Unfortunately I got carried away during the session and got the lighting a bit too close to the subject and the end result is shown below.
I knew the Eduard plastic was a bit soft but now I know it also has a low melting point ! Not many other options here, I ordered a new kit and hope that I can salvage most of the parts without destroying or losing the PE parts.
OK, the new kit arrived in short order and much to my surprise I was able to salvage everything without damage to the PE parts. The next photo shows the pit reinstalled on the new wing and the instrument panel in place.
Following that the fuselage and stabilizers were attached, the closed canopy was installed as a paint mask and all filling and priming was done then the main colors were added using White Ensign Models paints.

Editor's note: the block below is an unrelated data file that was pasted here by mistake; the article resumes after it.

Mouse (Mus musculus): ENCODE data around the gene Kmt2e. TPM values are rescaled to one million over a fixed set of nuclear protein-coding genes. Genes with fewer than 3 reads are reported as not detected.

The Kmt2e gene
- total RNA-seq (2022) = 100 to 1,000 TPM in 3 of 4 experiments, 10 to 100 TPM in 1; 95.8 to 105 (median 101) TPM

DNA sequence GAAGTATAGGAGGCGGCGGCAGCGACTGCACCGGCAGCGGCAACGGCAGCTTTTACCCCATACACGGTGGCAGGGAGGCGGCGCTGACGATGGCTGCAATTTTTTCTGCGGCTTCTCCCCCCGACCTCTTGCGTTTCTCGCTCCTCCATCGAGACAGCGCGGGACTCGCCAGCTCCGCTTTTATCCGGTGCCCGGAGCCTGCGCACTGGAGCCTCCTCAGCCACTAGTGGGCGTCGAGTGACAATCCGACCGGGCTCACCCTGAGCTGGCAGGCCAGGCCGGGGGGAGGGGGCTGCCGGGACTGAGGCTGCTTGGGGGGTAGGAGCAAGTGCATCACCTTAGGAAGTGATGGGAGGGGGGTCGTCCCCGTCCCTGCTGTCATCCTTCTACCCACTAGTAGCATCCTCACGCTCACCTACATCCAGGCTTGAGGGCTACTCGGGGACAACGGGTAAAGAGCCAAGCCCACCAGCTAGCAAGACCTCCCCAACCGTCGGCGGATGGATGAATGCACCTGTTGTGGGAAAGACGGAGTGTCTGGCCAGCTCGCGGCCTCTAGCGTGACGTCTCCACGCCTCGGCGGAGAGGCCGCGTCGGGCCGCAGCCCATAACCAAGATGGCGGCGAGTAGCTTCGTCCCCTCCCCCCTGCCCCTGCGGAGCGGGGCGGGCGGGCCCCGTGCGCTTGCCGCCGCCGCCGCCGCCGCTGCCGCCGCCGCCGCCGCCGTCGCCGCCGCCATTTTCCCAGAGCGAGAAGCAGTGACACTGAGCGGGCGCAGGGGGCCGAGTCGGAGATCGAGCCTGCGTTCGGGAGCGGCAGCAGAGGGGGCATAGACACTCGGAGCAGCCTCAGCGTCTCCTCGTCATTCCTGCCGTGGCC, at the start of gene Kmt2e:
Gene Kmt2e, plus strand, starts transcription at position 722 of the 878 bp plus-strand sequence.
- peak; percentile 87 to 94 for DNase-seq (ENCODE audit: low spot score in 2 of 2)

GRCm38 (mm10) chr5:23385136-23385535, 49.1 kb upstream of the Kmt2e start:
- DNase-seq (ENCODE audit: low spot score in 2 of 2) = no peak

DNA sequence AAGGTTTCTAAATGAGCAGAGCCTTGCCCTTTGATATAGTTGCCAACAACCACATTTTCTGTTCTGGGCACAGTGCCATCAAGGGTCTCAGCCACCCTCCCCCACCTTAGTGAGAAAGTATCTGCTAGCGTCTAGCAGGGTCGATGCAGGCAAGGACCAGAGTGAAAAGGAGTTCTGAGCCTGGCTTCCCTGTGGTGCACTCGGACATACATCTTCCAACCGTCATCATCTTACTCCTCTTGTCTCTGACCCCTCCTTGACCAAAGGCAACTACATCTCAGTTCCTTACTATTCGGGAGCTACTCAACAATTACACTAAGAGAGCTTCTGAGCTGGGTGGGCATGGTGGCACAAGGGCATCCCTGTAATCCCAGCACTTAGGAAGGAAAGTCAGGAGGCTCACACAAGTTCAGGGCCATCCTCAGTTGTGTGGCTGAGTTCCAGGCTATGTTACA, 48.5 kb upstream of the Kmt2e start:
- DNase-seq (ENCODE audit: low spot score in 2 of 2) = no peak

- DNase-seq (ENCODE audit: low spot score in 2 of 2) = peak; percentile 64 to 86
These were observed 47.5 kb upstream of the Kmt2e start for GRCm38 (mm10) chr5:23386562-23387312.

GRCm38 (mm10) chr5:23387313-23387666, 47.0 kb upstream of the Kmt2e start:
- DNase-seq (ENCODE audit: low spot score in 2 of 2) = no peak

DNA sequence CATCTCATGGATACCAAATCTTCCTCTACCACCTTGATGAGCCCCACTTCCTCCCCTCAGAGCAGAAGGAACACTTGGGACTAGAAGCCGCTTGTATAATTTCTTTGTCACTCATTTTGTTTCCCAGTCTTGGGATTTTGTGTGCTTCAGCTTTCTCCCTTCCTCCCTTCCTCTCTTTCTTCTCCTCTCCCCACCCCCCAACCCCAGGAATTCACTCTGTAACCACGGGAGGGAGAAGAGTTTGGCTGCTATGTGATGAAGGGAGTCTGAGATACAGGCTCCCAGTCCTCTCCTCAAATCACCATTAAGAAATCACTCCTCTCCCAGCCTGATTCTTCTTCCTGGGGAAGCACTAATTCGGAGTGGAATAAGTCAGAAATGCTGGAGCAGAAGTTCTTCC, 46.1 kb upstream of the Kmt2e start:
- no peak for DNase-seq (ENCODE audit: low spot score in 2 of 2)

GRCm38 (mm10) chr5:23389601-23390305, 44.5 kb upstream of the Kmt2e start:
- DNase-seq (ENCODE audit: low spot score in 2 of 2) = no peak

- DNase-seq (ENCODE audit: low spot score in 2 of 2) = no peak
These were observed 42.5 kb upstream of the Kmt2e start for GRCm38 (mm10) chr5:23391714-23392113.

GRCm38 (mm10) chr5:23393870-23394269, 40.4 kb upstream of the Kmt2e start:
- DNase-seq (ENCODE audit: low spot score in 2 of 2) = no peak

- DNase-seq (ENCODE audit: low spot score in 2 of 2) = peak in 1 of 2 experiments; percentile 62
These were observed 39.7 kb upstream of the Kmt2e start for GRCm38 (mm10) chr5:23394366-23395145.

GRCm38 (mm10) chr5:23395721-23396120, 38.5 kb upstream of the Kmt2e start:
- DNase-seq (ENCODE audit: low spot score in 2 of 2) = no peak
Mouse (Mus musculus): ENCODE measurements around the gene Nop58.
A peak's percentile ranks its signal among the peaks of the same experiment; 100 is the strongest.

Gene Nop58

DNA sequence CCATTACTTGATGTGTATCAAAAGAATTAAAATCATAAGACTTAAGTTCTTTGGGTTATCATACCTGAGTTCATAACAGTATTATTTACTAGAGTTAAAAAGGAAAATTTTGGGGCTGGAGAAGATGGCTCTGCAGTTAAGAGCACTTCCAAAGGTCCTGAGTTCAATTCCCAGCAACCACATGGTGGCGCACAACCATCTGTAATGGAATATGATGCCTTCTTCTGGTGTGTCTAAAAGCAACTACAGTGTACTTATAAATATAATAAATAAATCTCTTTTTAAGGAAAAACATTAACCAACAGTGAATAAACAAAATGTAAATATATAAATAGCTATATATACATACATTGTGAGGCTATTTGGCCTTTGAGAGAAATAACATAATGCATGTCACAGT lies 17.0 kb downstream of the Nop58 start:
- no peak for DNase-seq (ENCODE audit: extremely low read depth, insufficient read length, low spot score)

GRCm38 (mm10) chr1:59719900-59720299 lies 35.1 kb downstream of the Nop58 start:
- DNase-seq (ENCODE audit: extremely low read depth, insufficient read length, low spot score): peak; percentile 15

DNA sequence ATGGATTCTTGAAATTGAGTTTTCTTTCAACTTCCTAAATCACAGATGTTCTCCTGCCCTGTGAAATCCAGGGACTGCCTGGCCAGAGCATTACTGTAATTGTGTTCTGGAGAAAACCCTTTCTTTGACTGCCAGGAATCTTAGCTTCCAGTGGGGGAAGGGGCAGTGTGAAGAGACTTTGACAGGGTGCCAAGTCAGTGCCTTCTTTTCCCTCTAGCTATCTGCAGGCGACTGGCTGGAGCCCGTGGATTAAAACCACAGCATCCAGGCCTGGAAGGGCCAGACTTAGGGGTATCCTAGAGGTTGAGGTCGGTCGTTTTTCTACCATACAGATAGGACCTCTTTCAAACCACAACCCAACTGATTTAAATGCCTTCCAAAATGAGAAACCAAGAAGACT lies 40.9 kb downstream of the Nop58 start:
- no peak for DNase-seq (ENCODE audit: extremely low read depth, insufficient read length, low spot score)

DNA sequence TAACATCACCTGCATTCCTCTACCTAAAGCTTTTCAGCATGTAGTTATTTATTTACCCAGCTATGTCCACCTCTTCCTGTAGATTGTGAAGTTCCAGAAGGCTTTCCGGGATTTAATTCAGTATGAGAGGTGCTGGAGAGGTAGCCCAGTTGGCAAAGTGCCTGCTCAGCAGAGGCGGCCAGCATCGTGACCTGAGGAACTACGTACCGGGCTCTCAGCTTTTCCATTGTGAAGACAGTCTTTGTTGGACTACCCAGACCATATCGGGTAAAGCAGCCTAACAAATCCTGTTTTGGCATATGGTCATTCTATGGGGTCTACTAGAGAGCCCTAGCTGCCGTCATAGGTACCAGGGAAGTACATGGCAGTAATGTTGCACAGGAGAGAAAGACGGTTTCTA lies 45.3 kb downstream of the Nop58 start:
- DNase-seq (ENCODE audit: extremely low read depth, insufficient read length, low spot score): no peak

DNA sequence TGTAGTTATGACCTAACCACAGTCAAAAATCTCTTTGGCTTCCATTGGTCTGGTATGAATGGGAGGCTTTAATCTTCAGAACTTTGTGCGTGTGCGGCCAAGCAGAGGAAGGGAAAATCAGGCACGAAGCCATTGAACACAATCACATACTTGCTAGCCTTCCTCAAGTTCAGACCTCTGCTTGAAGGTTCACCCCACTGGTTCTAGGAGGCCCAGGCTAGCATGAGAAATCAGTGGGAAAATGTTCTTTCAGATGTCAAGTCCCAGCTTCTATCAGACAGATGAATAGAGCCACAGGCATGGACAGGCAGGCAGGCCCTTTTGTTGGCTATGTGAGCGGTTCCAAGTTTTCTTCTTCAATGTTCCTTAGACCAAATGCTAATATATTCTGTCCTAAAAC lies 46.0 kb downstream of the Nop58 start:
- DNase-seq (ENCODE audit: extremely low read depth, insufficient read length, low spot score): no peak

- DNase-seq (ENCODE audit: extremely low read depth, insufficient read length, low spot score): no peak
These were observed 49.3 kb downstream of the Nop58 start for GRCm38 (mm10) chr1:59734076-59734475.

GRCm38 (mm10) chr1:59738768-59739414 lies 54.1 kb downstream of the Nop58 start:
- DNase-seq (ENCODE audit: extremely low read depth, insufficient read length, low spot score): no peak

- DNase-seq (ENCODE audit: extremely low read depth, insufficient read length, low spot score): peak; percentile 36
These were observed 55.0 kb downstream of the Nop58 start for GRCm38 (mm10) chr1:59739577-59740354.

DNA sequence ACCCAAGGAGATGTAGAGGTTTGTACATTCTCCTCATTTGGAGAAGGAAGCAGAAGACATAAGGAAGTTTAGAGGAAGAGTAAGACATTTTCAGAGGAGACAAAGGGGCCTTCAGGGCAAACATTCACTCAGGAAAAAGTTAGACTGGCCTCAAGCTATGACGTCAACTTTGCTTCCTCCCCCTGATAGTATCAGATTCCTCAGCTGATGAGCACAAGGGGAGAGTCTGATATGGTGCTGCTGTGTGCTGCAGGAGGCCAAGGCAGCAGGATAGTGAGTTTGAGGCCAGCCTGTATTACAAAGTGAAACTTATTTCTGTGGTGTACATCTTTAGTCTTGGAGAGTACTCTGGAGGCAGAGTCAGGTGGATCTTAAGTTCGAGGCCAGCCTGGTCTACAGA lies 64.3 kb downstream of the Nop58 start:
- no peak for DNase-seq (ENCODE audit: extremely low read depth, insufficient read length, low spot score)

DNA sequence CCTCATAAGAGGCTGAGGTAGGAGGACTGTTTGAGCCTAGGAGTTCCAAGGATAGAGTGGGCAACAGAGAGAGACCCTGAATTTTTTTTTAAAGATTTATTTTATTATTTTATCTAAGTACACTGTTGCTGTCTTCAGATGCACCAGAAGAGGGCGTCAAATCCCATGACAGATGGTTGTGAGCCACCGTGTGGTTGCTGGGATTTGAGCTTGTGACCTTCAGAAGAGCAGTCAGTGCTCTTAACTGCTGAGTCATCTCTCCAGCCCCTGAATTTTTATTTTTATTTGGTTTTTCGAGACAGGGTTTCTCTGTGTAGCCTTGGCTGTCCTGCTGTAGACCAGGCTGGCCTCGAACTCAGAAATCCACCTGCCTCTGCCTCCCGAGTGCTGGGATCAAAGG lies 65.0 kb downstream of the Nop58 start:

After that a coat of Future was applied followed by the decals.
Once the decals were sealed then the fun of installing all the fiddely bits begins. The kit only supplies decals for the wing fuel gauges and that just didn't look right so I spent some time figuring out how to recess them and punch a clear cover. That turned out to be a project in and of itself but I finally figured it all out. The exhaust stacks were installed then the rivets and panel lines were highlighted with a wash. The landing gear was installed along with the PE landing gear doors and torque sissors. The pitot tube from the kit was replaced with two pieces of telescoping tubing. Gear down indicators were made from some brass wire and the antenna was made from invisable thread. Exhaust stains were done with Tamiya smoke
To add some scale to the photos I have included a Russian Gaz-67 that I built in parallel with the Yak